There are five main categories of people staying at Alpha Farm: visitors, long-term visitors, interns, residents, and members.
Visitors: Short-term visitor stays vary from 3 days to a couple of months. After a month they may participate in business meetings. A visit usually begins with a three-day initial visit (a week's initial visit can often be arranged if you are making a special trip longer than a day's drive). If you like what you see and/or feel the need to spend more time at Alpha you may ask for a week extension, which can be renewed each week up to about four weeks.
Long-term Visitors: Occasionally we accept new people for longer stays of one to six months, who are interested in community more as a learning experience than as a life choice; or who for some other reason are not in a position to consider membership. These are long-term visitors. They follow our visiting process up to about four weeks, then meet with residency team. In the meeting, the visitor and team come to agreement as to whether residency or long-term visitor status is more appropriate.
Interns: See description here.
Residents: Residents are those who, after having visited or having been interns, feel like they would like to explore becoming a member at Alpha Farm. After requesting residency they meet with the residency team, go through an interviewing process and then commit for a six-month trial membership. If at the end of six months you still want to pursue membership, you commit to another six months, at the end of which you would become a member (given the community's approval).
We are open to a wide range of new residents; however, we are most in need of committed community-builders: people who are mature, skilled, and emotianally well-adjusted, who have experience making and keeping commitments to a community, marriage/partnership, career, or children, and who are interested in making a long-term commitment to life in community. Good communication skills are a big plus, if not a requirement.
Members: Members have committed to living and working at Alpha Farm "for the foreseeable future." They participate in all decision-making and have a say in the long-term goals of the community.
Because we function by consensus, at every point in the visiting process your progress toward residency or membership must be approved by the group. Visitors are approved by the community as a whole; new residents, by members with input from other residents, new members, and by the existing members.
Most community members do a variety of work, both through our community-owned businesses and on the farm. Our businesses are Alpha-Bit , a cafe/bookstore/gift shop in nearby Mapleton (a half-hour drive); Alpha Mail, through which we operate a rural mail routes under contract from the U.S. Postal Service; and Alpha Institute , through which we practice and teach consensus decision making and meeting facilitation.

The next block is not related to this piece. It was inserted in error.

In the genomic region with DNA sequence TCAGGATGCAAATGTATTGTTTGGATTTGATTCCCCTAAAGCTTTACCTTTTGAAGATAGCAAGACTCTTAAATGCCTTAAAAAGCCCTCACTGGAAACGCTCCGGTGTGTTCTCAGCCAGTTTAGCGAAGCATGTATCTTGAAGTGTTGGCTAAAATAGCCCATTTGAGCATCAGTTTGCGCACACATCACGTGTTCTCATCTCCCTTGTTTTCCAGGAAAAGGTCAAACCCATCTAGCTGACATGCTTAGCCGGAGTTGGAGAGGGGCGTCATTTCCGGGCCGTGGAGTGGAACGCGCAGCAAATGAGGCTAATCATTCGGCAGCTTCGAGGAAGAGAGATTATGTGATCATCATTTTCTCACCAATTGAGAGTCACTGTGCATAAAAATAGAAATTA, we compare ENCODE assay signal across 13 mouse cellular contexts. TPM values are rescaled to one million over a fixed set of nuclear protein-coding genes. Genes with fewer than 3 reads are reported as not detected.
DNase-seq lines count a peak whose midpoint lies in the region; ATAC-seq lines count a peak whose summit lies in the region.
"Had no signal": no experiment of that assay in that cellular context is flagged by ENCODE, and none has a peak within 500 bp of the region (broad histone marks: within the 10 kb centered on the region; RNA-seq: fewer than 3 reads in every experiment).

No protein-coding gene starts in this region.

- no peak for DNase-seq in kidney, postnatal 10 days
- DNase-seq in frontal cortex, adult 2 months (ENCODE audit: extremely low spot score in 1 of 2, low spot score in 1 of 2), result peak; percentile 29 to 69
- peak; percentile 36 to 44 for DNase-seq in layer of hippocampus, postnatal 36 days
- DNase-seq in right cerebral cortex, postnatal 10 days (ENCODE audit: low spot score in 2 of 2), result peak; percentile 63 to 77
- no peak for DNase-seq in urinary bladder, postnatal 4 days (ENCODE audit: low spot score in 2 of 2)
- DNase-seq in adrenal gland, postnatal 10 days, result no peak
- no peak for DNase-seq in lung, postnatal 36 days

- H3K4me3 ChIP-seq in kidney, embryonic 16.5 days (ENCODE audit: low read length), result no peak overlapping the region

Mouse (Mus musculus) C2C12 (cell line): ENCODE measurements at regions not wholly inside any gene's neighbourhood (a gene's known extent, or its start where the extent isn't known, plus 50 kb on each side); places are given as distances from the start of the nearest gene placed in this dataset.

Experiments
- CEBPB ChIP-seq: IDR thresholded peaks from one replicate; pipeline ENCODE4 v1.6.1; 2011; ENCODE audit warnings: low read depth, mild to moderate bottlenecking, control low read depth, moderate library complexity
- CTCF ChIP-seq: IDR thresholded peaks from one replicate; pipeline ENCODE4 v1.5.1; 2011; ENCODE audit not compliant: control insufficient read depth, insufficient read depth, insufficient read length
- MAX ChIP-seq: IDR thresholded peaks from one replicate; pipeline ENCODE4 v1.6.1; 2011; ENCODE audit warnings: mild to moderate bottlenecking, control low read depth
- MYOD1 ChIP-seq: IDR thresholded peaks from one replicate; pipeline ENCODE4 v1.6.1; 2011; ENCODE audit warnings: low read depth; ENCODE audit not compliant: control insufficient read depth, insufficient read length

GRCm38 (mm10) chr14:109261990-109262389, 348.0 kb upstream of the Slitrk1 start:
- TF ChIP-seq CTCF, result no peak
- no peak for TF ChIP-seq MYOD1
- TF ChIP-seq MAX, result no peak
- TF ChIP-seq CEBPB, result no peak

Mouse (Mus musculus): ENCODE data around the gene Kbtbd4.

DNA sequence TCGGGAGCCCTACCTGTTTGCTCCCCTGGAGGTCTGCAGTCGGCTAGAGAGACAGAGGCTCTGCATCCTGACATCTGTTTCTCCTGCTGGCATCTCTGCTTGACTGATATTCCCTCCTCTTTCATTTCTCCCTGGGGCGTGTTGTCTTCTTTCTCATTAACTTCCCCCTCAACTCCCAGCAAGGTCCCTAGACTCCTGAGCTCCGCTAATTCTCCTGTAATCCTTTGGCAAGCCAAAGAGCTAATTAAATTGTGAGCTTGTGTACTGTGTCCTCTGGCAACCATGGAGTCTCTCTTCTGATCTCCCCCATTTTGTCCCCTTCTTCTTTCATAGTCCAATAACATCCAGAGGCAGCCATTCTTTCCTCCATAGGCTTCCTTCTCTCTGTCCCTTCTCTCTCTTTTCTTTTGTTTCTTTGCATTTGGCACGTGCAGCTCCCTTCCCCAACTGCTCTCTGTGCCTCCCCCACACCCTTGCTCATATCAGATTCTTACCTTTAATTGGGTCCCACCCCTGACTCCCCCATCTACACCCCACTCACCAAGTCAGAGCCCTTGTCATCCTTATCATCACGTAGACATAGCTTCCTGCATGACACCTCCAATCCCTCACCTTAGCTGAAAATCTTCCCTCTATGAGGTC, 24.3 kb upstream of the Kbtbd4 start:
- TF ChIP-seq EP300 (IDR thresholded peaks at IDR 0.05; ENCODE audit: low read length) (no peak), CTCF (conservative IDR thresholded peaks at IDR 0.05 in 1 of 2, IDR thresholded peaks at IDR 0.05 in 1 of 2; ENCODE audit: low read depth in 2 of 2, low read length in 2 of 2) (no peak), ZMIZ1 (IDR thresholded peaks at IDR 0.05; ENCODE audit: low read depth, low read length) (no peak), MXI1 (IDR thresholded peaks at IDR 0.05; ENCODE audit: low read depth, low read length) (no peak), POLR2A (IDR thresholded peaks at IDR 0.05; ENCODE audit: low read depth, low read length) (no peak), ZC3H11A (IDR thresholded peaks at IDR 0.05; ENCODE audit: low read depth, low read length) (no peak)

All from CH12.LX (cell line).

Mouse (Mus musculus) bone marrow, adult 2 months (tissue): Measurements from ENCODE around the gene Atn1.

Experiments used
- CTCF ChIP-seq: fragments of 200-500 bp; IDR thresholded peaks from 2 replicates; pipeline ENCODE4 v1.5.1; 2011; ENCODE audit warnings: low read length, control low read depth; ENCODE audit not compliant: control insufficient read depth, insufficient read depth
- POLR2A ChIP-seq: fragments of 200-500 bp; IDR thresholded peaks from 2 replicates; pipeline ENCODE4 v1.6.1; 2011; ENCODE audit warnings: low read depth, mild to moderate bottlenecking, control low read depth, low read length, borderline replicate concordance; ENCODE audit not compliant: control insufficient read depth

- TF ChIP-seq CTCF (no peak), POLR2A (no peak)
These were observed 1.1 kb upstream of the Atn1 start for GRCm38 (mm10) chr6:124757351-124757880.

On the farm, we do an even wider variety of work ranging from office work (including bookkeeping and accounting), auto maintenance, general maintenance, occasional construction projects to working in the garden and fields, care of our dairy animals (and chickens when we have them), bees, orchard, farm equipment maintenance, food preservation, shopping, child care, grounds maintenance, flower and herb gardens.
Our work expectation is 40 hours a week, though many people work more than that, because between a farm and self-employment, there is no end of tasks to be done. Most residents and members work at least two days a week in one of our businesses and the rest of their time on the farm. Visitors usually begin by working on the farm, and add work in one of our businesses if they are exploring residency. Alpha-Bit is typically the next step, because little training is needed; most long-term visitors and residents work there. Work driving the mail route is open to those who have made at least a six-month commitment. Alpha Institute often needs office help, but facilitation, teaching and consulting work is at present open only to members or those with established skills.
Occasionally new residents join Alpha who have established artisan or freelance businesses that they bring with them. These often can be accommodated, on a case-by-case basis, by meeting with our residency team. Otherwise we encourage new residents to work on the farm or through Alpha businesses so they can integrate well into the community.
Because we are an income-sharing community, all income comes to the community, which in turn pays for everyone's needs and provides a small allowance for personal desires like entertainment and long-distance phone calls. When you become a resident, however, all assets and liabilities are your own. If you come with savings, it is yours to spend as you wish, though we encourage people to live as close as possible to the community standard of living, so that they can get a sense of whether they could live as members. If you come with debts, they also are your responsibility; your individual situation will be discussed with the residency team to see if we can work out a solution.
Our diet is primarily ovo-lacto vegetarian, with meat or fish served occasionally, but we accommodate other diets as needed. Typically at our shared meals we cook for two or three special diets to accommodate allergies or other health concerns. Those who need animal protein for health reasons often will prepare meat or fish for themselves at lunch, which is not a shared meal.
At present our garden is for ourselves and does not yield enough to serve a commercial market. However, there is interest in commercial farming and gardening, and we welcome those with commercial farming and farm management experience, particularly anyone interested in making a commitment to Alpha long enough to get such a business on its feet.